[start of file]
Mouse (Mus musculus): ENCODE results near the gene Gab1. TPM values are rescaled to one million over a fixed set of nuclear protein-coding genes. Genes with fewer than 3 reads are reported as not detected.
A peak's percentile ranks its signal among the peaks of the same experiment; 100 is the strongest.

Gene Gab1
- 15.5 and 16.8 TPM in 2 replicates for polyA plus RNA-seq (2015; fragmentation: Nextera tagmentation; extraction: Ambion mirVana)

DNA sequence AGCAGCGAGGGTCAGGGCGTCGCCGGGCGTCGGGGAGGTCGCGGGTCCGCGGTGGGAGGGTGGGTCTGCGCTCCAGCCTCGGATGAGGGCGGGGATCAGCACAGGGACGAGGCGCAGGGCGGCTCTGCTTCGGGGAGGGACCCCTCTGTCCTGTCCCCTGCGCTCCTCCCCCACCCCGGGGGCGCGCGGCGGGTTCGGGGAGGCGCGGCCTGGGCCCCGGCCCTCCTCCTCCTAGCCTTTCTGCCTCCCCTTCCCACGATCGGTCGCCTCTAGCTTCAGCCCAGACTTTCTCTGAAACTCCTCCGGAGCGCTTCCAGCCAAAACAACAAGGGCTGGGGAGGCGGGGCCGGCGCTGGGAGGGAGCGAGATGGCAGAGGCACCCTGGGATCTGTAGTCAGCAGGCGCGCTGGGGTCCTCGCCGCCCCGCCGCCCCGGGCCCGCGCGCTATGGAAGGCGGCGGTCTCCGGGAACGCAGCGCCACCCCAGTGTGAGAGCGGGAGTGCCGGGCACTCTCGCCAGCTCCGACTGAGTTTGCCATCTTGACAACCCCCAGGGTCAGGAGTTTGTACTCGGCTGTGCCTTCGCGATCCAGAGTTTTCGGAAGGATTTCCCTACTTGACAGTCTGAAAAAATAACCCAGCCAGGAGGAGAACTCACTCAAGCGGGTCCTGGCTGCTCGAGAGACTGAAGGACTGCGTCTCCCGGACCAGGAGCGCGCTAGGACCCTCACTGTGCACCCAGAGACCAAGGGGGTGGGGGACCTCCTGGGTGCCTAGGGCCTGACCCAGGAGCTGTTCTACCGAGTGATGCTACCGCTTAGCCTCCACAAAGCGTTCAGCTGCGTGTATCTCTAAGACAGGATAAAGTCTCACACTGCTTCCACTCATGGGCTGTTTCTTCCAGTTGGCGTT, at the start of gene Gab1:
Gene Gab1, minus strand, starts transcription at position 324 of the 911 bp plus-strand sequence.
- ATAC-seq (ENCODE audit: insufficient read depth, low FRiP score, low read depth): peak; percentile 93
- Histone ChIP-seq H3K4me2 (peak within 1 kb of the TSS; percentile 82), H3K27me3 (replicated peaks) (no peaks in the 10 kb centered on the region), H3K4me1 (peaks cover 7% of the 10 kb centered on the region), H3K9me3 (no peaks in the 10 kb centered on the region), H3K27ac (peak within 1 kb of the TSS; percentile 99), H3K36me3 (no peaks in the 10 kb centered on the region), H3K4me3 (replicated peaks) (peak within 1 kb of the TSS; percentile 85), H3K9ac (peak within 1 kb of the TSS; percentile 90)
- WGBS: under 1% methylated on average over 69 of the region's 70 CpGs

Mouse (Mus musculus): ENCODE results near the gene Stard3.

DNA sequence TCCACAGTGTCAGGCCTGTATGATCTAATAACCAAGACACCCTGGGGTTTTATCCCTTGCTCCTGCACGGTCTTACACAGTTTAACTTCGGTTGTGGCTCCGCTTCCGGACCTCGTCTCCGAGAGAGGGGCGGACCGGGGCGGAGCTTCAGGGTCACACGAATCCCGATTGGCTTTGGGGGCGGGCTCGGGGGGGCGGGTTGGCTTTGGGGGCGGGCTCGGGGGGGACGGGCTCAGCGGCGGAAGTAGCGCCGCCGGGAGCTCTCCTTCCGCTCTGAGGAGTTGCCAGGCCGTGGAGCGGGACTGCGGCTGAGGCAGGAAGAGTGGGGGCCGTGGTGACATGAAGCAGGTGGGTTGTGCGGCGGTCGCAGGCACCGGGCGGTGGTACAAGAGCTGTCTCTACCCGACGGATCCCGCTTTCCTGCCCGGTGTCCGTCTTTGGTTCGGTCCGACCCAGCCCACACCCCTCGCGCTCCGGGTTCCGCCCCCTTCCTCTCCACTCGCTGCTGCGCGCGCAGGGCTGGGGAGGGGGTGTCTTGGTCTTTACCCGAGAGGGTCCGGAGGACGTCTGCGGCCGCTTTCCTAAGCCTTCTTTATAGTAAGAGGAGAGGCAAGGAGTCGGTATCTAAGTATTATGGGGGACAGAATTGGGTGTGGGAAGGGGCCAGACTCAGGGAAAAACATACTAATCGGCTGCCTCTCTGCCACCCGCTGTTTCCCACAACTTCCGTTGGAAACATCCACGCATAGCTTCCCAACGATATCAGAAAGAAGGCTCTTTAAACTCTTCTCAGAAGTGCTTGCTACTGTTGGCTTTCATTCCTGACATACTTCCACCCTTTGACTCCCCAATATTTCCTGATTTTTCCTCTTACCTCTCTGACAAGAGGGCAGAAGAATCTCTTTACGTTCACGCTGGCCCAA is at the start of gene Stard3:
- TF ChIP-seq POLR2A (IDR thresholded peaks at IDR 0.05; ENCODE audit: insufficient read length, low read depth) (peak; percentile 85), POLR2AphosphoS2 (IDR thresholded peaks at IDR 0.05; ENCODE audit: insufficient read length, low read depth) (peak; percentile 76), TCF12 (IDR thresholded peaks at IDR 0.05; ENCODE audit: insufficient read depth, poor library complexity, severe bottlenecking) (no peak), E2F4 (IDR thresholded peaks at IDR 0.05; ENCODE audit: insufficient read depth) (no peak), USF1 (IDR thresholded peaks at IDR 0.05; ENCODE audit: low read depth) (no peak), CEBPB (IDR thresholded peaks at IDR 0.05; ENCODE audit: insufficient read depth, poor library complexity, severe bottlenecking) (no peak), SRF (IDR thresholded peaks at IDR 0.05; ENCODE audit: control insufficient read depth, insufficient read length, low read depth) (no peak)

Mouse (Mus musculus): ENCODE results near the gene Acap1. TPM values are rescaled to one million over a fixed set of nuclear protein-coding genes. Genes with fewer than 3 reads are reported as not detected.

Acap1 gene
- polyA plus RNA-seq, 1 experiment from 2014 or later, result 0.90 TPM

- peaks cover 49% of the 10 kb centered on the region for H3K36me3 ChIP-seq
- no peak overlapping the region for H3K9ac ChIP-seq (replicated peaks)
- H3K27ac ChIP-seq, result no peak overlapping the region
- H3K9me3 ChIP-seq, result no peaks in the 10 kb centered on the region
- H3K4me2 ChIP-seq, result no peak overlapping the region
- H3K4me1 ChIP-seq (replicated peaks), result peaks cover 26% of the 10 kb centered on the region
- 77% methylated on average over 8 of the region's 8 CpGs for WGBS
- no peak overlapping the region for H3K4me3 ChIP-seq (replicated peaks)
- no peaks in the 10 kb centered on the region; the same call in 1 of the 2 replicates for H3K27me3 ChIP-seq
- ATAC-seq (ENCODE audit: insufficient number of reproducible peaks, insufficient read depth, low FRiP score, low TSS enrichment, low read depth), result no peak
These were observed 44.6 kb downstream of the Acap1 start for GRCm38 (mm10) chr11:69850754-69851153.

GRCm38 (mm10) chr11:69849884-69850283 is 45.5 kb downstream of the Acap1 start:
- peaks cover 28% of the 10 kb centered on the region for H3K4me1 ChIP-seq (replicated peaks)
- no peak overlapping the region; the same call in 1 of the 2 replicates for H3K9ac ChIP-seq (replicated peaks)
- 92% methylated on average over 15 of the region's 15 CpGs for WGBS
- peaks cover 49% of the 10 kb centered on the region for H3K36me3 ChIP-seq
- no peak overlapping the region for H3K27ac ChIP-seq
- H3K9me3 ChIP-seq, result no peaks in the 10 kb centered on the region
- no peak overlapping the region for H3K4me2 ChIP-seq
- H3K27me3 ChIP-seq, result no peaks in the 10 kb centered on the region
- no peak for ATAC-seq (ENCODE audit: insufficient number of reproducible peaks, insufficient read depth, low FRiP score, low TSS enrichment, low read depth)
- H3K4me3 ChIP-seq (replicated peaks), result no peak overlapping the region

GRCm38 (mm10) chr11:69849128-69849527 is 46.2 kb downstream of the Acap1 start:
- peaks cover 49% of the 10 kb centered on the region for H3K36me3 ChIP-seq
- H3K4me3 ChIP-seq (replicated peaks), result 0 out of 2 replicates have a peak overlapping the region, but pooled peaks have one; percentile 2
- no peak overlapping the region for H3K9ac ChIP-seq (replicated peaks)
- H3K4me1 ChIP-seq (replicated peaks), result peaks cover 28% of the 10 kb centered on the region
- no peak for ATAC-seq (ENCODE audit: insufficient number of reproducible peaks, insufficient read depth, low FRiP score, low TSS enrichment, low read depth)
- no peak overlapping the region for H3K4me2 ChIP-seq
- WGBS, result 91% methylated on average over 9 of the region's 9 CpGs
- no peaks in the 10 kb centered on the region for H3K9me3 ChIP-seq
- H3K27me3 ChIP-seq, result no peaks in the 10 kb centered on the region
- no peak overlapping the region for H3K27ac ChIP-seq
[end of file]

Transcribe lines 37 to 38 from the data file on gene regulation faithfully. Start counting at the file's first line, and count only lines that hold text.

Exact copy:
- H3K4me3 ChIP-seq (replicated peaks), result no peak overlapping the region

GRCm38 (mm10) chr11:69849128-69849527 is 46.2 kb downstream of the Acap1 start: